Extraordinary measures are continuing to slam the oil and gas markets, as more North American producers, including EQT Corp. and EOG Resources Inc., are announcing cuts to spending while oil prices — and demand — are slaughtered.

U.S. production is forecast to “bear the largest impacts” through 2021 from Covid-19 and the price war now ongoing between the Organization of the Petroleum Exporting Countries and former ally Russia, IHS Markit researchers said Monday. U.S. oil output alone is forecast to crater by 2-4 million b/d over the next 18 months.

“The last time that there was a global surplus of this magnitude was never,” said IHS Markit’s Jim Burkhard, head of oil markets. “Prior to this the largest six-month global surplus this century was 360 million bbl. What is coming will be twice that or more.”

The “current situation points to the possible buildup of the most extreme global oil supply surplus ever recorded,” the IHS team said. The coronavirus has reduced global energy demand, but it also has collided with the oil price war launched earlier this month.

“Counting barrels is challenging enough under normal circumstances, but the looming imbalance on current trajectory between demand and supply is so large now that it is well beyond any typical margin of error or uncertainty about data,” IHS researchers said.

The global oil supply surplus could be 4-10 million b/d from February to May, with demand in March and April alone possibly declining by as much as 10 million b/d, according to the consulting firm.

The estimated global oil surplus, said IHS researchers, could translate into an inventory build of 800 million-1.3 billion bbl in the first six months, foreshadowing the impact of increased travel restrictions, reduced community and the increasing likelihood of a severe global economic slowdown in 2Q2020.

Raymond James & Associates Inc. analysts Pavel Molchanov and John Freeman on Monday said the fact that equity markets have entered bear territory doesn’t make the oil crash “feel” any better. The firm has cut its 2020 oil price forecast for the third time in three months.

The oil market is likely “to get much worse in the near term,” with West Texas Intermediate (WTI) likely testing $20/bbl in 2Q2020 “before rebounding strongly in the second half of 2020” and exiting the year at $45-plus.

“First, the cure for low oil prices is low oil prices, and next year we are forecasting a meaningful decline in U.S. production (and in other short-cycle producing countries as well),” Molchanov and Freeman wrote. “Second, the Saudi-Russia price war is largely political, and also self-destructive, so we expect it to be short-lived. Third, as hard as it may be to believe now, Covid’s demand impact will also subside over time.”

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The WTI futures strip, said the Raymond James analysts, indicates quarterly prices below $40/bbl until 3Q2021. Lower 48 exploration and production (E&P) companies have responded by pulling back activity.

“Under this scenario, we expect the rig count to be cut in half, from 800 rigs at year-end 2019 to 400 rigs by the middle of 2020, and exiting 2020 at 390 rigs,” said the analysts. “With the strip recovering to a level above $40 in 2021, a slight recovery in the rig count follows, with 450 rigs at year-end 2021.”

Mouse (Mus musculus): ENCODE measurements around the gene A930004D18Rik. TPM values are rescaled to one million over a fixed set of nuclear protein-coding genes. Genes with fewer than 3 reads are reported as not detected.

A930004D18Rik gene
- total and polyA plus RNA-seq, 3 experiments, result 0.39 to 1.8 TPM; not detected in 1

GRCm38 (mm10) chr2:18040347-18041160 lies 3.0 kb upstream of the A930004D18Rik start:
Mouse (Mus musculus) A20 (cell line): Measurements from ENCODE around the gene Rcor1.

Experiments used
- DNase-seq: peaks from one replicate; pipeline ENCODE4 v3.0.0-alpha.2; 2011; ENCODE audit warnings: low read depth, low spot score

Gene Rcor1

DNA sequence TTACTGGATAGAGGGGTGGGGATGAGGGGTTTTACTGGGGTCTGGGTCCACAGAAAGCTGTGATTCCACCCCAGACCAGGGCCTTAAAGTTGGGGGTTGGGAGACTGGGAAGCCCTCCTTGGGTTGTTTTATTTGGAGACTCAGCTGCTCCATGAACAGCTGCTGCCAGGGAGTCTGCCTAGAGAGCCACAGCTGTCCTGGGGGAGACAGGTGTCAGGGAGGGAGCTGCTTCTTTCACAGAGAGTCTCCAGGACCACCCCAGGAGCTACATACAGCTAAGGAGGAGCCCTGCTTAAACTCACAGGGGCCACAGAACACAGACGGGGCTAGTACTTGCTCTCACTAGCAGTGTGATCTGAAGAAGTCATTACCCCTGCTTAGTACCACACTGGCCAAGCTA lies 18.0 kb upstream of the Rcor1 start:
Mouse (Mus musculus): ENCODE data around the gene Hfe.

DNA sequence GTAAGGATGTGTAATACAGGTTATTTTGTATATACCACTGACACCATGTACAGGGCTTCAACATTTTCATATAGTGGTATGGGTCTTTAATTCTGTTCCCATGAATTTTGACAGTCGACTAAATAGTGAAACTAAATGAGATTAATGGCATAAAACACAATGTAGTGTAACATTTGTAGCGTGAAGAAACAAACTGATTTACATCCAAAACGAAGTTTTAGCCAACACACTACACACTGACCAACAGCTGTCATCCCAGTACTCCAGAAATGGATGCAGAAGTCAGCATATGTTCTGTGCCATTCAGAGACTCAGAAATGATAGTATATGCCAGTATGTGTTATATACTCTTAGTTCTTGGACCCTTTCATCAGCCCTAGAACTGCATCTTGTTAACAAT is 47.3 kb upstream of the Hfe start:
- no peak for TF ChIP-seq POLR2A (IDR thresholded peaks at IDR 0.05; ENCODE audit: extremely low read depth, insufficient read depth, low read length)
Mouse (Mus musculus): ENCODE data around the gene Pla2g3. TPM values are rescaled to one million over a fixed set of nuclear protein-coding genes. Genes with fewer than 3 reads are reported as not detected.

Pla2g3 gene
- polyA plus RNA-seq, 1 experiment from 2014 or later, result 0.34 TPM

Longer term, the Raymond James strip price scenario is conservative and assumes the domestic count remains flat at 450 rigs.

“When E&P companies were announcing budgets just a month ago with a planning price of $50-55 WTI, the single most consistent commentary from management was that budgets/activity would not increase due to modest increases in crude prices, reflecting a focus on free cash flow generation and returning capital to shareholders,” Molchanov and Freeman wrote. “We believe this assumption holds as much, if not more, at $40-45 WTI.”

The impact of “ultra-depressed” activity this year should hit full force in 2021, with output falling by 1.3 million b/d-plus, according to the Raymond James team. “The fall-off moderates in the out years despite flat activity, as base decline rates become more shallow.”

Societe Generale analysts said long WTI positioning versus short Brent positioning “has translated into expectations of a decreasing Brent-WTI spread, possibly due to the high operational costs and indebtedness of U.S. shale oil companies.

“Some of them may not survive prolonged low oil prices, and in this event U.S. production would decrease. Less crude availability in the US is likely to reduce the WTI discount to Brent.”

North American E&Ps have responded en masse since crude prices plummeted last week.

EOG Resources Inc. has reduced capital expenditures (capex) by 31% to $4.3-4.7 billion; it also is targeting flat year/year crude volume growth. The focus this year is drilling operations in the Permian Basin’s Delaware formation and the Eagle Ford Shale in Texas.

EQT, the nation’s largest natural gas E&P, has lowered its 2020 capex by $75 million to $1.075-1.175 billion. Activity is being reduced, but the decline is not expected to impact 2020 production guidance of 1,450-1,500 Bcfe.

Calgary-based Husky Energy has reduced capex by about 33% or C$900 million to C$2.3-2.5 billion. The cuts are expected to reduce production in 2020 to 275,000-300,000 boe/d from 295,000-310,000 boe/d. “Investment in resource plays and conventional heavy oil projects in Western Canada has been halted,” while drilling pads at all thermal operations have been suspended.

Fellow Calgary E&P Arc Resources Ltd. has cut its spending to C$300 million from $500 million and slashed the monthly dividend to C2 cents from 5 cents. Likewise Calgary E&P Enerplus Corp. has reduced 2020 capex by 40% at the midpoint to C$325 million.